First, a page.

News Police hold database on 999 callers
New evidence that shows that the police are storing details of 999 callers alongside criminals and suspects has caused alarm among mental health campaigners.
freedom of information request by the Press Association has revealed that forces across the country are routinely keeping personal details of those who call 999 or
non emergency numbers.
Police staff not only record names, addresses and contact details, but they also ask about the callers’ date of birth and ethnicity.
Mental health campaigners have slammed this practice, which they fear will disproportionately impact on service users and their families.
They point out that when a mental health service users is in crisis, often the only way to get them into hospital is to call 999, so that they can be taken into care via a section 136 (s136) of the Mental Health Act.
A report by the Independent Police Complaints Commission (IPCC) the use of a police cell as a place of safety, published in 2008, showed that 11,500
people were placed in a police cells between 2005 and 2006. Mental health activists say that in the majority of these cases the police would have been called and so many of these people will now be on police databases alongside criminals and suspects, without even knowing it.
Senior officers have admitted that information on these systems could be used against people as part of any future police investigation. They say that gathering is needed to fight crime, protect the vulnerable and make sure that concerns are dealt with properly.
Records held by police forces Sussex – 5.6 million over seven years Hertfordshire – 1.6 million since 1989 West Midlands – 1.1 million over 12 years Lancashire – around 600,000 North Wales – 302,754 Cleveland – 172,369 Avon and Somerset – 162,968 Lincolnshire – 10,091
mortality rates among under-65s with one of these two disorders were stable during that time, while those for the general population decreased.
Mortality gap for people labelled with a severe mental illness widening
A new study published by the British Medical Journal online, BMJ.com
showing that the mortality gap for people with serious mental illness is increasing should act as a ‘wake-up call’ health campaigners say.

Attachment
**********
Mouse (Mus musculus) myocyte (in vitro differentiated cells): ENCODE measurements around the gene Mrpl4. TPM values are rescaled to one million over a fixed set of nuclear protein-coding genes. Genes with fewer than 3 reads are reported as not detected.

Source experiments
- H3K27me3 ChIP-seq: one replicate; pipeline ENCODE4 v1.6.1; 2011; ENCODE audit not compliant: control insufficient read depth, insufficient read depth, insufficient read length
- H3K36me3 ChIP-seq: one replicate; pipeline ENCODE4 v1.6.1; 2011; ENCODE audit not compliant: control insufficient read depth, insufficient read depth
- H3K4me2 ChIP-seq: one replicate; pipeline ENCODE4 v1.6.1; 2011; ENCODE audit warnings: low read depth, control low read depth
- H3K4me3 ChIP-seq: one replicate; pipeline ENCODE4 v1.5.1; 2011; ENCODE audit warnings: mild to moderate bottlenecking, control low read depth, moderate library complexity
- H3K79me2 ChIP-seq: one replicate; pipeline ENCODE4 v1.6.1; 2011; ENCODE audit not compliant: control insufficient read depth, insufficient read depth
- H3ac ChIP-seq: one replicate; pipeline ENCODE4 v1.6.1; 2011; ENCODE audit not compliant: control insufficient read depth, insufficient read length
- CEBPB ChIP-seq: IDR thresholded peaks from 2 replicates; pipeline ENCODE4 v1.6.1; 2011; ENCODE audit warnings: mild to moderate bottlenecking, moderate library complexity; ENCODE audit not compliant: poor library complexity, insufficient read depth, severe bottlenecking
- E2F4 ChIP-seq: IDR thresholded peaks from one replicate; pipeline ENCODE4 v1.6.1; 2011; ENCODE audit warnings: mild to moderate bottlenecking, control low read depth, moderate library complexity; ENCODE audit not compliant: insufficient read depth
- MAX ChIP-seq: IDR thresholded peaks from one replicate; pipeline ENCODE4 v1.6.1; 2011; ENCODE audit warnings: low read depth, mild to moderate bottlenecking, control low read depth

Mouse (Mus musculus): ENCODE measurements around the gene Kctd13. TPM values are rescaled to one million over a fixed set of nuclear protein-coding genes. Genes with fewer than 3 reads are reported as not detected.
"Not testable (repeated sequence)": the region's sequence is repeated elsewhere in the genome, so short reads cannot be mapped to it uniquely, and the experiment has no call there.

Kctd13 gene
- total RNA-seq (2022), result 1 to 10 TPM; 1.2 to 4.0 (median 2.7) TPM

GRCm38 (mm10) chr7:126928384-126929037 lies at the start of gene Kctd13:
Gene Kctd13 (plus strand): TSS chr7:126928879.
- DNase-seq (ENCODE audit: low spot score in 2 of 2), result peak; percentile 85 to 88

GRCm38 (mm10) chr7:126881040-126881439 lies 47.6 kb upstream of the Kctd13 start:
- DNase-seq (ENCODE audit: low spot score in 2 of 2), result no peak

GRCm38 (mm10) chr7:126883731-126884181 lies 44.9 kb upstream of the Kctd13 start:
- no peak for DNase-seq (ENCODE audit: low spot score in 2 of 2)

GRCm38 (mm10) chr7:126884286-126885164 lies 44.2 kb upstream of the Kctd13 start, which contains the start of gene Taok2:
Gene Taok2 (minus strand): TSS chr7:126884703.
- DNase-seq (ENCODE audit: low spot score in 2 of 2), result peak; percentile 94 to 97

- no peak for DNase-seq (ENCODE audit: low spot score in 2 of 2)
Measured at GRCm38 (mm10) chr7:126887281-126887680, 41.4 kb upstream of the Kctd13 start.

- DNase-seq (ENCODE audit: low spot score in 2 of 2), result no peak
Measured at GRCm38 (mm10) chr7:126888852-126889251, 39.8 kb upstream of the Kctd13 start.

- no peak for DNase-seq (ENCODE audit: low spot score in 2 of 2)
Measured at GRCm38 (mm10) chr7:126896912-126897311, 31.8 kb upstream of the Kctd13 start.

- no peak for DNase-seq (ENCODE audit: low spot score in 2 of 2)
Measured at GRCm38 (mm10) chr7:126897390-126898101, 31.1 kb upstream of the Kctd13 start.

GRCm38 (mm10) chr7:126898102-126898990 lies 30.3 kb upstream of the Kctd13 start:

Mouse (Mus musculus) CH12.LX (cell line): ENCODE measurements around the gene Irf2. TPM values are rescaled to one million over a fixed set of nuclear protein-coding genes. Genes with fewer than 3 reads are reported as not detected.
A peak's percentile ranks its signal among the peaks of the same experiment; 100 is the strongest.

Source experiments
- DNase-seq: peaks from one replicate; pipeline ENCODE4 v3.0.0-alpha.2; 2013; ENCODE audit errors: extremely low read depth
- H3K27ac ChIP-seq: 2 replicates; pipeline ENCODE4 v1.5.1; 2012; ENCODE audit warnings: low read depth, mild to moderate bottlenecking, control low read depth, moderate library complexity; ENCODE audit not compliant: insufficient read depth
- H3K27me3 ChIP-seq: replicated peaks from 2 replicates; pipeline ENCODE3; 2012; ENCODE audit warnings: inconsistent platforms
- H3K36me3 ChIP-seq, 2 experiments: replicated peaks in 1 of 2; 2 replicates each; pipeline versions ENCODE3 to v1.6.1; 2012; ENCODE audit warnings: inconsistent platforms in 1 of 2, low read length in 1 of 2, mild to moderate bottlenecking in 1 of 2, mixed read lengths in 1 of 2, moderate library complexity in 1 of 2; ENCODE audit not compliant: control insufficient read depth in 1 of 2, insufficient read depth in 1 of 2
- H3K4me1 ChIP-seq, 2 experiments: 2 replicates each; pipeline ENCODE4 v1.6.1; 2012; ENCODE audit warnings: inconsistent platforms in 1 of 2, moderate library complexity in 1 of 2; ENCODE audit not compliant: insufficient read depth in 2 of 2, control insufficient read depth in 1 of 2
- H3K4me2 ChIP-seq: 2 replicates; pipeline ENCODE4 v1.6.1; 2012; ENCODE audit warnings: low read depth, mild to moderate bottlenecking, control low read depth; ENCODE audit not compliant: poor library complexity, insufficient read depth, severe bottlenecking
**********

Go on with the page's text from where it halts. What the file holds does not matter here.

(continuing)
rave concerns has been voiced over new evidence which shows that people
who are given a diagnosis of severe mental illness like schizophrenia are dying from common physical health problems a study by scientists at the University of Oxford and King’s College London shows.
Researchers looked at data on patients who had been discharged from hospital in England who had been given a diagnosis of schizophrenia or bipolar disorder during a period of 1999 and 2006. They then compared their mortality with that of the general population.
The scientists discovered that the
This latest research adds to an established body of evidence which shows that the side effects of medications such as antipsychotics or antidepressants, could put people at an increased risk of a number of health problems such as diabetes and cardiovascular diseases. In spite of this evidence mental health providers as well as general practitioners are not aware of these risks and are failing to increase monitoring for these conditions.
Advocates working in the community have also pointed out that people with severe mental illnesses are very often dismissed when they visit their GPs, who fail to take them seriously when talk about their health concerns.
Researchers highlighted the need for ‘continued action’ to target the risk factors for premature death in people with serious mental illness.
Financial squeeze likely to hit mental health acute services hardest
Cuts to mental health services and in local authority spending may well turn out to be a false economy in the long run new research shows.
survey of NHS Confederation members showed that 23% of mental
health organisations say that the quality of clinical outcomes will decrease when the cuts in budgets begin to kick in.
This survey estimates that experiences will be twice as bad in the acute sector, where the need is greatest. The NHS Confederation Members Survey found that most organisations were experiencing financial pressure. 23 % of respondents from Mental Health organisations thought that the quality of clinical outcomes would decrease; (twice as many as in the acute sector). This survey also found that a majority of respondent thought that cuts to Local Authority spending would be problematic with nearly half of community providers and a third of mental health providers anticipating the cuts would be extremely problematic. ‘I worry that there may be a significant finance problem coming down the track. We are already picking up worrying signals from a number of hospitals and primary care trusts about significant money pressures emerging, and this is before the very challenging rigours of next year’s tight financial settlement. Policy makers have got to be alive to this if they are serious about protecting frontline services,’ Nigel EdwardsActing chief executive of the NHS Confederation said.
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